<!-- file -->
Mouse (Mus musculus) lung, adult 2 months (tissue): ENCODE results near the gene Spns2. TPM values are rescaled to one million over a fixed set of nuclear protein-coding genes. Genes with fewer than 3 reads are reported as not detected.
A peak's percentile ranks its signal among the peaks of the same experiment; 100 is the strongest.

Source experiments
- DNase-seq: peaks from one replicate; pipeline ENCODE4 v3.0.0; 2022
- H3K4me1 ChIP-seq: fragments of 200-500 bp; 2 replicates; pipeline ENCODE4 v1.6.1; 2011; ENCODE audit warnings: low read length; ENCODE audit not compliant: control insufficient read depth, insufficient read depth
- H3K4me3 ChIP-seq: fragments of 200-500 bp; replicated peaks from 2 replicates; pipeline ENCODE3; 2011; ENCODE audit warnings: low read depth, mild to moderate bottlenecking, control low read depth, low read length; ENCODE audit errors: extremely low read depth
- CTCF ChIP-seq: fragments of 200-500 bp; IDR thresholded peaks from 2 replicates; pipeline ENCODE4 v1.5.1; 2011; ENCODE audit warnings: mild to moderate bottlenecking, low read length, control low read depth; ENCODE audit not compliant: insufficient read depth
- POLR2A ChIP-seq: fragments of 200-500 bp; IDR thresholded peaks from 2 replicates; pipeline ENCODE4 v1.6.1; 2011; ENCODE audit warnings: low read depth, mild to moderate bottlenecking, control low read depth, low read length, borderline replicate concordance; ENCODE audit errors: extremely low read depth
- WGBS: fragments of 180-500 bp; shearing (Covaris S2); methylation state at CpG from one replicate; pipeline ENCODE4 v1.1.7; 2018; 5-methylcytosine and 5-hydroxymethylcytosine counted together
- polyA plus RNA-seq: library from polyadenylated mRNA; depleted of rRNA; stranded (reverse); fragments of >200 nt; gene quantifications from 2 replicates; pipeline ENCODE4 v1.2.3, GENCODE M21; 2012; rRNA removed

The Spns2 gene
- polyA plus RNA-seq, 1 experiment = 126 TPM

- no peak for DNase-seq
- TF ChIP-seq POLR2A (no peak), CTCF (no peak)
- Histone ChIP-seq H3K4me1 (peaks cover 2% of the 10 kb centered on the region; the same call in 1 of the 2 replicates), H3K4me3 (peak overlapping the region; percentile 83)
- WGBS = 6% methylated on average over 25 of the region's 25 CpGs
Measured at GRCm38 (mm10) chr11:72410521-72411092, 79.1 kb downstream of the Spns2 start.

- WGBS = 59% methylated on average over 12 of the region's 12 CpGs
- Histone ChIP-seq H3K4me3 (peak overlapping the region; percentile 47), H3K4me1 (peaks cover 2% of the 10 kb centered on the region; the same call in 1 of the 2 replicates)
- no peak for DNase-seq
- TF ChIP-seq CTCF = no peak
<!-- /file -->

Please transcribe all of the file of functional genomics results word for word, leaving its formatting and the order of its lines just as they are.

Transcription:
Mouse (Mus musculus) lung, adult 2 months (tissue): ENCODE results near the gene Spns2. TPM values are rescaled to one million over a fixed set of nuclear protein-coding genes. Genes with fewer than 3 reads are reported as not detected.
A peak's percentile ranks its signal among the peaks of the same experiment; 100 is the strongest.

Source experiments
- DNase-seq: peaks from one replicate; pipeline ENCODE4 v3.0.0; 2022
- H3K4me1 ChIP-seq: fragments of 200-500 bp; 2 replicates; pipeline ENCODE4 v1.6.1; 2011; ENCODE audit warnings: low read length; ENCODE audit not compliant: control insufficient read depth, insufficient read depth
- H3K4me3 ChIP-seq: fragments of 200-500 bp; replicated peaks from 2 replicates; pipeline ENCODE3; 2011; ENCODE audit warnings: low read depth, mild to moderate bottlenecking, control low read depth, low read length; ENCODE audit errors: extremely low read depth
- CTCF ChIP-seq: fragments of 200-500 bp; IDR thresholded peaks from 2 replicates; pipeline ENCODE4 v1.5.1; 2011; ENCODE audit warnings: mild to moderate bottlenecking, low read length, control low read depth; ENCODE audit not compliant: insufficient read depth
- POLR2A ChIP-seq: fragments of 200-500 bp; IDR thresholded peaks from 2 replicates; pipeline ENCODE4 v1.6.1; 2011; ENCODE audit warnings: low read depth, mild to moderate bottlenecking, control low read depth, low read length, borderline replicate concordance; ENCODE audit errors: extremely low read depth
- WGBS: fragments of 180-500 bp; shearing (Covaris S2); methylation state at CpG from one replicate; pipeline ENCODE4 v1.1.7; 2018; 5-methylcytosine and 5-hydroxymethylcytosine counted together
- polyA plus RNA-seq: library from polyadenylated mRNA; depleted of rRNA; stranded (reverse); fragments of >200 nt; gene quantifications from 2 replicates; pipeline ENCODE4 v1.2.3, GENCODE M21; 2012; rRNA removed

The Spns2 gene
- polyA plus RNA-seq, 1 experiment = 126 TPM

- no peak for DNase-seq
- TF ChIP-seq POLR2A (no peak), CTCF (no peak)
- Histone ChIP-seq H3K4me1 (peaks cover 2% of the 10 kb centered on the region; the same call in 1 of the 2 replicates), H3K4me3 (peak overlapping the region; percentile 83)
- WGBS = 6% methylated on average over 25 of the region's 25 CpGs
Measured at GRCm38 (mm10) chr11:72410521-72411092, 79.1 kb downstream of the Spns2 start.

- WGBS = 59% methylated on average over 12 of the region's 12 CpGs
- Histone ChIP-seq H3K4me3 (peak overlapping the region; percentile 47), H3K4me1 (peaks cover 2% of the 10 kb centered on the region; the same call in 1 of the 2 replicates)
- no peak for DNase-seq
- TF ChIP-seq CTCF = no peak